By Jennifer Griffin, ,
Published December 12, 2015
An Iranian militia on July 12 attempted to fire 41 Iranian-made rockets at a U.S. military post in eastern Iraq near the border with Iran. Seventeen of the 107 mm rockets were confiscated by U.S. and Iraqi forces before they could be launched, but the rest missed the U.S. base known as COS Garry Owen in Maysan province just north of Basra and instead hit the base for the Iraqi 10th Army division, killing several Iraqi women and children.
U.S. defense officials familiar with the incident tell Fox News that in response an angry Prime Minister Nouri Al Maliki issued a communiqué warning his Iranian counterparts that should such destabilizing operations continue he would be forced to ask U.S. forces to remain in Iraq past December 31, the current deadline for all U.S. forces to leave.
Since then, the number of Iranian proxy attacks by Asaib ahl al-Haq (AAH), or the League of the Righteous, against U.S. forces has dropped significantly. The reduced attacks led U.S. intelligence officials to conclude that Iran’s short term strategy may now be to wait for U.S. troops to leave at the end of the year before trying to reassert itself through the militias which have been trained by the Iranian Revolutionary Guards Corps - Quds Force.
Until the misfire in July the Iranian strategy, according to U.S. military commanders, was to step up the number of attacks on U.S. forces in order to make it look as though U.S. troops were being forced to leave the region. The July incident appears to mark a shift in strategy, according to one senior defense official. The Revolutionary Guard asked the Asaib Ahl al-Haq militia to stand down while Maliki completes a difficult round of negotiations with the U.S. ambassador and State Department, determining how many, if any, U.S. troops will stay past December.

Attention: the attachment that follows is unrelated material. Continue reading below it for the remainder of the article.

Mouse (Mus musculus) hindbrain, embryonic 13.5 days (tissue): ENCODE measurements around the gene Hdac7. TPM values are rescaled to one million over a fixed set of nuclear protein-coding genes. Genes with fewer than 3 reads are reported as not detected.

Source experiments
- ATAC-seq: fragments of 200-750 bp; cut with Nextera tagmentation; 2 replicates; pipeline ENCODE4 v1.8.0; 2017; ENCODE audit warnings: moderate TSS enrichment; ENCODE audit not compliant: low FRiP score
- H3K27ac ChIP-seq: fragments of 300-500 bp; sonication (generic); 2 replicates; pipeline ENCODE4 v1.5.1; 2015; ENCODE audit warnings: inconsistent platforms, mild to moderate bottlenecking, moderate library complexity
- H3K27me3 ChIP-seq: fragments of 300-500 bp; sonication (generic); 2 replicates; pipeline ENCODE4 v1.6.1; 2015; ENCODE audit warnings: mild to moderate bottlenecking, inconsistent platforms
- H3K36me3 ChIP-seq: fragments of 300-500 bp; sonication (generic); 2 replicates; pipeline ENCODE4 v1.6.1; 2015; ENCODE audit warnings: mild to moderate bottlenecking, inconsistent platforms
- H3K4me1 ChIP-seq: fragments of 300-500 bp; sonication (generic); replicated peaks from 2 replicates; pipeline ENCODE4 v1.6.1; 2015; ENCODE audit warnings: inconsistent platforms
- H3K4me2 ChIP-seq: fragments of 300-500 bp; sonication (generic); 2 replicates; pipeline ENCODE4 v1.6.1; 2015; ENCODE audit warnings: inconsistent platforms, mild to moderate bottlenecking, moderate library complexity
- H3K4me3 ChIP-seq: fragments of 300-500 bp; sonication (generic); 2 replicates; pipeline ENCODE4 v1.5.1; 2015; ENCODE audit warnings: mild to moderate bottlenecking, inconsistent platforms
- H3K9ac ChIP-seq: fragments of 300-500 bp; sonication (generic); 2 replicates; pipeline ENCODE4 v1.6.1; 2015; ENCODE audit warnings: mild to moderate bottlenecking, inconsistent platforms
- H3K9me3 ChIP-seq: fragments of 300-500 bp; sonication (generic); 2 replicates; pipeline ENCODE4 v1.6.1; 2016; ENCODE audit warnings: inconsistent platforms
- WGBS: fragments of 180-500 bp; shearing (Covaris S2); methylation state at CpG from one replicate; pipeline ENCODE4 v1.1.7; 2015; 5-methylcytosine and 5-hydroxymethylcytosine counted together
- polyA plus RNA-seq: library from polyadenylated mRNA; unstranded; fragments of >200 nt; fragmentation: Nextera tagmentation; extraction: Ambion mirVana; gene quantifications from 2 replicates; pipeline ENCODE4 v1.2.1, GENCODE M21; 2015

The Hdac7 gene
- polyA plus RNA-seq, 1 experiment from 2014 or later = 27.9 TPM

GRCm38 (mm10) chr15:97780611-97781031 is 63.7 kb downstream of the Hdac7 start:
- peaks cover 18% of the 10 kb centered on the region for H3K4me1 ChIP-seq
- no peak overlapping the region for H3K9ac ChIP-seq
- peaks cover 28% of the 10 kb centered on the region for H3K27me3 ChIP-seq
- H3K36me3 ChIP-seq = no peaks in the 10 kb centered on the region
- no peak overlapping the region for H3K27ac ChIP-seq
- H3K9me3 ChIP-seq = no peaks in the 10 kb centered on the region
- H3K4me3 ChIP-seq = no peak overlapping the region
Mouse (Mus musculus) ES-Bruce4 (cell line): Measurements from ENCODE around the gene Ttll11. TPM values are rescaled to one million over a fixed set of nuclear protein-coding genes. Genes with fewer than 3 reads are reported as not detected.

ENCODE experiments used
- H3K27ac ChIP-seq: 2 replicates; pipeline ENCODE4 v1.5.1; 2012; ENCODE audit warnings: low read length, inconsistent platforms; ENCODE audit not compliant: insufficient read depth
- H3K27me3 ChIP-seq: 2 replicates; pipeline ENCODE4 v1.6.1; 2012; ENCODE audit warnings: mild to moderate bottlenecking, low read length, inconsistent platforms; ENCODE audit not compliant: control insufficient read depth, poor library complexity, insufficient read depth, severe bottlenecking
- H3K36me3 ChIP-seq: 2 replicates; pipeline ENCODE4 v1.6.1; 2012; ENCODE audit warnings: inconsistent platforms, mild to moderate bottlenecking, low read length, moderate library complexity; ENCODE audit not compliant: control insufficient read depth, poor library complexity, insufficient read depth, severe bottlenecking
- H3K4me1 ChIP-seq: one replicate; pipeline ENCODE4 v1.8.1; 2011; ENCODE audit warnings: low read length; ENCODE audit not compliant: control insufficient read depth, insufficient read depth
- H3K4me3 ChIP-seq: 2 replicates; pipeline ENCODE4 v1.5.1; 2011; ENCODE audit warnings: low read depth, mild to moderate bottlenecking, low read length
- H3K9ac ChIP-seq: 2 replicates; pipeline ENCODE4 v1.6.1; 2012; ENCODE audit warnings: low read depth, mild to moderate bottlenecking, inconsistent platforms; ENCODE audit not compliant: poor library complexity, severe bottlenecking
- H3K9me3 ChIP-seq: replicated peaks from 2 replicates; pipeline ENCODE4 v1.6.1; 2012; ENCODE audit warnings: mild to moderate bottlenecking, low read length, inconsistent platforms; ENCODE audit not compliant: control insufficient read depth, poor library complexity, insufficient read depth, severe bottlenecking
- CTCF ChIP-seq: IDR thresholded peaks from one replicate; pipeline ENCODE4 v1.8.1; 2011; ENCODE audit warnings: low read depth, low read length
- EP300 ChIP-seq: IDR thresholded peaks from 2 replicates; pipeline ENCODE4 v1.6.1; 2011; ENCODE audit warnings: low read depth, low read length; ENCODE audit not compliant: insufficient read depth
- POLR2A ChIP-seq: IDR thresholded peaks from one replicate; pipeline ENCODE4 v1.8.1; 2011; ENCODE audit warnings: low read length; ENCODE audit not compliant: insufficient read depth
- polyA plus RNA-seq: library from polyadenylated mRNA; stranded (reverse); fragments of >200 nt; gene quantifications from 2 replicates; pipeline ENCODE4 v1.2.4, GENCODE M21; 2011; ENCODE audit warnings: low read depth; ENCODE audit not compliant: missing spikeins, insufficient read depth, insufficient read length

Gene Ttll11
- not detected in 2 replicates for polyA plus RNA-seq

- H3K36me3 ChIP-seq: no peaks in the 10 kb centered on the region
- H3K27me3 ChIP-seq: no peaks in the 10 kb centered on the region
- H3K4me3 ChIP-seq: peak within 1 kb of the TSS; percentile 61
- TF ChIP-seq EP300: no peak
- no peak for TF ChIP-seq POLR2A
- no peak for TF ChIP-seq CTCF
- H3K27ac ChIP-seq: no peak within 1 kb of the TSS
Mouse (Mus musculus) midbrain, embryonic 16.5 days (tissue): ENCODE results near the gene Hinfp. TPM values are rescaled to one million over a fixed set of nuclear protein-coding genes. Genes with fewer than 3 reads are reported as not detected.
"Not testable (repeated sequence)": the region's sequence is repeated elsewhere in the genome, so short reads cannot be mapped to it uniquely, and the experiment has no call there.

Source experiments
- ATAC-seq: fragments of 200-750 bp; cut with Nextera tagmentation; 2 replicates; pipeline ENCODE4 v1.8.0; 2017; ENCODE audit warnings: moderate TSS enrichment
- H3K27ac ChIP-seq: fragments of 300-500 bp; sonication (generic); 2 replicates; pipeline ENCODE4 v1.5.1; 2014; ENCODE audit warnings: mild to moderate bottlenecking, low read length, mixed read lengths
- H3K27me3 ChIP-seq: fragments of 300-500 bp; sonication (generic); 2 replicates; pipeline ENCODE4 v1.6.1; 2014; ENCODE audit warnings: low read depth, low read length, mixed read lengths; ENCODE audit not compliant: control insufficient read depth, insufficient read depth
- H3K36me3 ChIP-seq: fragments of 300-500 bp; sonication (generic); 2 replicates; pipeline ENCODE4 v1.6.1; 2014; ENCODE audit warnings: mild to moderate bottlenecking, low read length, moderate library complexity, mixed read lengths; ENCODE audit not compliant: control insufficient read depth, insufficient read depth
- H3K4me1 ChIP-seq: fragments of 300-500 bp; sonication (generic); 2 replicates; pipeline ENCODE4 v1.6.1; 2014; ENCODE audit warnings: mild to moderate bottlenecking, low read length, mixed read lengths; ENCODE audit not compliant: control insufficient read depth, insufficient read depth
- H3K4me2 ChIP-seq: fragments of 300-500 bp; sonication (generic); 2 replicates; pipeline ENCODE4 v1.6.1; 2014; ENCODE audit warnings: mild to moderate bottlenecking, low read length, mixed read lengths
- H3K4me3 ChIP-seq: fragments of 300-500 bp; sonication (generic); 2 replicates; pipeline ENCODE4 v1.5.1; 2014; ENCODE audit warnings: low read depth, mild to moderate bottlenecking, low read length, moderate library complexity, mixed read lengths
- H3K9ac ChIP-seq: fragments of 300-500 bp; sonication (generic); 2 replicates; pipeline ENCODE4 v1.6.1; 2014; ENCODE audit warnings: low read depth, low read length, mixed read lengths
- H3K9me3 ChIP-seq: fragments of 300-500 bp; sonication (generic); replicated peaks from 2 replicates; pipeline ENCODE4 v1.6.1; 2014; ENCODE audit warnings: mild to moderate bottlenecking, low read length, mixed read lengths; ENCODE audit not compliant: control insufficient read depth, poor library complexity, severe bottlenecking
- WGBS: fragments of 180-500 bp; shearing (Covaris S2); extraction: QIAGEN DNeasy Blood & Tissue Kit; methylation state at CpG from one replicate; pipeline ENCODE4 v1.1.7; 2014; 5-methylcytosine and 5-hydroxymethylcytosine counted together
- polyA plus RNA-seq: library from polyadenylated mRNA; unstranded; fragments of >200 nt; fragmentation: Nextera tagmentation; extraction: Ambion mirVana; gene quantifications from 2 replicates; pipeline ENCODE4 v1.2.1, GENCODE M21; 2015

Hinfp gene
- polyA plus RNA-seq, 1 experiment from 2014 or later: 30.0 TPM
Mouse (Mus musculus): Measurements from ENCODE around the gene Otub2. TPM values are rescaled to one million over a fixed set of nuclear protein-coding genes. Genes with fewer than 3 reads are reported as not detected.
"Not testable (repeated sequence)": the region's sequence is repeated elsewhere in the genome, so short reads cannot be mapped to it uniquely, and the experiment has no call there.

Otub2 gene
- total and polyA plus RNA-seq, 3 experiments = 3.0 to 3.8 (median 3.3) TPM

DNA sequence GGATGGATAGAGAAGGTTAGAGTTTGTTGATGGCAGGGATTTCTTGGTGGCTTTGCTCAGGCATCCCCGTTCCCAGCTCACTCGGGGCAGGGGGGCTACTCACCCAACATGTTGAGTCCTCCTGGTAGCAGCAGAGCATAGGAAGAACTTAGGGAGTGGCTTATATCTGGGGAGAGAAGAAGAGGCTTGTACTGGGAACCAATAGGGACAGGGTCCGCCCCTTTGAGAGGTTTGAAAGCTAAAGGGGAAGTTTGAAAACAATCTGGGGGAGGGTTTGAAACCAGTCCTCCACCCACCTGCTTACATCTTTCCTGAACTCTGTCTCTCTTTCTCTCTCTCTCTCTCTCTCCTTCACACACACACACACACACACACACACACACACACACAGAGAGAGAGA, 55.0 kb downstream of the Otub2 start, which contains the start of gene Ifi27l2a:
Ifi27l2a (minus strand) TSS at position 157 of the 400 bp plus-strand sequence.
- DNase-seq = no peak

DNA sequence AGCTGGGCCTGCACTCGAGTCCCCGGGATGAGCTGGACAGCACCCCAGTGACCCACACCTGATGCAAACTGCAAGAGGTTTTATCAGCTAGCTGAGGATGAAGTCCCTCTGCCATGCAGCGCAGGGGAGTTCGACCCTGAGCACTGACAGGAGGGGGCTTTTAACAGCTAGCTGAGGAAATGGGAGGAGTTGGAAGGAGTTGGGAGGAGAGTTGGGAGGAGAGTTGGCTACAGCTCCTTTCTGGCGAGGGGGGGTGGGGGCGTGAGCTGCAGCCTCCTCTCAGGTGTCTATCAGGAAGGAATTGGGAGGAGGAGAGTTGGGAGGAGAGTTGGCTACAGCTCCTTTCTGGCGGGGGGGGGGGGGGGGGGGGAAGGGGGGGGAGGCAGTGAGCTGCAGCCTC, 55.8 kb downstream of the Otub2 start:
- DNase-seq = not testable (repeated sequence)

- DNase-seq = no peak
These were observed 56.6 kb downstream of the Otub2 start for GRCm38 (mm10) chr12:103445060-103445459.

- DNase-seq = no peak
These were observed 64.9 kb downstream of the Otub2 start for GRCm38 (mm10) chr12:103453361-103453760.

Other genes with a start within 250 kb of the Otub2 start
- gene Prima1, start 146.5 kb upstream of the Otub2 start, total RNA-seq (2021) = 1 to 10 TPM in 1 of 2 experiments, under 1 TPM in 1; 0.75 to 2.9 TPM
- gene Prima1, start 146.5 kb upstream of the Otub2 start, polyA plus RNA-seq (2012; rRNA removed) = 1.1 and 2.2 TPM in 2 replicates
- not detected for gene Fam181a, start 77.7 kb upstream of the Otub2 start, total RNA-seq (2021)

The 107 mm rockets fired at the U.S. base had writing on them that linked them to Iran and color bands on the munitions that also link them to Iraq’s next door neighbor, according to classified weapons manuals shared by Iraqi and U.S. forces.
AAH, the group that fired the rockets, is led by the notorious. Shiite cleric Qais Khazali who founded the group in 2006 after splitting from Muqtada al Sadr at the height of the Iraq civil war, according to the Institute for the Study of War. Khazali led a daring raid on U.S. forces in January 2007 in Karbala using American vehicles, uniforms and identification cards that left 5 U.S. soldiers dead. He and his brother and a Lebanese Hezbollah operative were captured by U.S. troops two months later.
AAH then carried out a coordinated attack on Iraq’s Finance ministry, kidnapping a British consultant. Khazali was released by U.S. forces in 2009 as part of a prisoner swap and attempt by the Maliki government to bring the Shiite militia into the political process.
Recently Khazali was photographed at a conference sponsored by the Iranian government in Iran celebrating the “Islamic Awakening,” Iran’s answer to the Arab Spring. He sat 4 rows behind President Mahmoud Ahmadinejad and the Supreme Leader Ayatollah Ali Khamenei, raising eyebrows among U.S. military officials who have faced dozens of attacks by his Shiite Iraqi militia since his release in 2009.
In June of this year, 9 U.S. soldiers were killed as a result of Iranian rockets. U.S. troops were attacked 6 times this year by militias firing Iranian rockets, twice as many times as the year before. Admiral Mike Mullen before retiring as Chairman of the Joint Chiefs last week warned, “If they [Iran] keep killing our troops that will not be something that we will sit idly by and watch.” Now it seems that Iran’s leadership has made a new calculation that it may be more beneficial to slow the attacks until the government of Iraq finalizes its request for how many U.S. troops it will ask to remain.